Are You Experienced at Providing an Optimal Customer Experience?
While nearly everything in our modern life is rooted in some form of technology, the human experience is still the holy grail of customer care.
By three methods we may learn wisdom: First, by reflection, which is noblest; Second, by imitation, which is easiest; and third by experience, which is the bitterest.
My wife and I enjoy eating out. We both work hard Monday through Friday and look forward to a weekend night or two of no meal planning, no cooking, and best of all, no dishes to wash. With the price of food at a five-year low, we know that a restaurant meal will cost us substantially more than what we can prepare at home, but we don't do it for money. We don't do it for convenience, either.
We do it for the experience. We go to places that not only serve foods we enjoy eating, but we go to where we feel welcomed. We go where we know the service will be good and the atmosphere thrilling. If I wanted chipped china, stained napkins, and well-worn chairs, I know exactly where to find that -- at home.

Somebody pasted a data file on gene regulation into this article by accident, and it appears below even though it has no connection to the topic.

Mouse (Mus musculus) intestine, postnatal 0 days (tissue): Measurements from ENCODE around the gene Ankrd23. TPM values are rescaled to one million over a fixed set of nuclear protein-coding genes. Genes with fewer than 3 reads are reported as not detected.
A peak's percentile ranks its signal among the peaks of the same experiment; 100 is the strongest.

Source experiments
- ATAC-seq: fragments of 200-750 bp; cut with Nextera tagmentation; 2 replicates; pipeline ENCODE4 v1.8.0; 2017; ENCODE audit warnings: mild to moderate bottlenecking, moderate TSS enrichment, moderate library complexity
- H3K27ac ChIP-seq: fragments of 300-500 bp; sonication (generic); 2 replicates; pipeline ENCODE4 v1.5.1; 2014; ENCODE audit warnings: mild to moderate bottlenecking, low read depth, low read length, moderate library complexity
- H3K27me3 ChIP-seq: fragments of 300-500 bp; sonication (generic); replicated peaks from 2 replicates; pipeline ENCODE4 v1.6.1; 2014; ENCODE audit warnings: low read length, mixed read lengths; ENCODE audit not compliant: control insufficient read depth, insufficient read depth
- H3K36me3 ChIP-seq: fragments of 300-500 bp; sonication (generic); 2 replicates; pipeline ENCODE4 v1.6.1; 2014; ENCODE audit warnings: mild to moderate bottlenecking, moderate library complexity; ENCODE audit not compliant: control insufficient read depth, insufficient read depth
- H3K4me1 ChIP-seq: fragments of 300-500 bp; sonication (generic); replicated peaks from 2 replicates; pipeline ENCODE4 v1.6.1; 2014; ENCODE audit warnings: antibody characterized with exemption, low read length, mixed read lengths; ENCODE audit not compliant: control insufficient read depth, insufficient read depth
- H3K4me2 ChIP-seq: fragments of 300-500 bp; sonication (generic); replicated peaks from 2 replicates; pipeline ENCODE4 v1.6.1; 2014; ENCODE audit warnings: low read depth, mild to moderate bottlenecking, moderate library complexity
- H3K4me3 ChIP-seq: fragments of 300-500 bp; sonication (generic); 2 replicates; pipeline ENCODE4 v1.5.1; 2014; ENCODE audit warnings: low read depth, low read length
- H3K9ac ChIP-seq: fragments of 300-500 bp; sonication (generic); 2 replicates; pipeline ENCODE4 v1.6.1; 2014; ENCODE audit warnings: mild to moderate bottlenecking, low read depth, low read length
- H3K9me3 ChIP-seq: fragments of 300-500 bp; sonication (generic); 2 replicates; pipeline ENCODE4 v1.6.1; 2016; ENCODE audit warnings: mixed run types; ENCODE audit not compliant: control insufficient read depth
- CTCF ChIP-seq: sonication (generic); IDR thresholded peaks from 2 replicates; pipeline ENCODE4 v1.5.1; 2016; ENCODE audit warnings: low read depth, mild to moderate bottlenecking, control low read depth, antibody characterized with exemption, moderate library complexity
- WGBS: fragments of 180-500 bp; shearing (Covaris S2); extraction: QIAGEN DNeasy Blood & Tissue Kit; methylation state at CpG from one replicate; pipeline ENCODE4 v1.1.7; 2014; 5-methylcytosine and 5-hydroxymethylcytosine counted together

The smart restaurant owners have realized this and have placed customer experience on par with good food. This is especially striking in the middle tier, or casual restaurants. For example, it's now not uncommon to find wood burning fireplaces and other previously higher end amenities in an Applebee's or Chili's. They've learned that their customers are willing to pay higher prices if they feel they are being treated better.
So, what does this have to do with technology? Actually, quite a bit.
We typically think of the customer experience of a restaurant as everything between their front and back doors. However, for many modern day consumers, the customer experience begins long before they pull into the parking lot. The same can be said about other brick and mortar establishments.
For me, the experience often begins on a smartphone and PC. Prior to tucking in my napkin or pulling a package off the shelf, I've formed an opinion of an establishment from that company's webpage or mobile app. I can honestly say that there are some businesses I won't go to because their webpages frustrate or annoy me. If they don't care about me as a virtual consumer, why should I believe that will change if I choose to become a brick and mortar shopper?
I Don't Want to Talk About It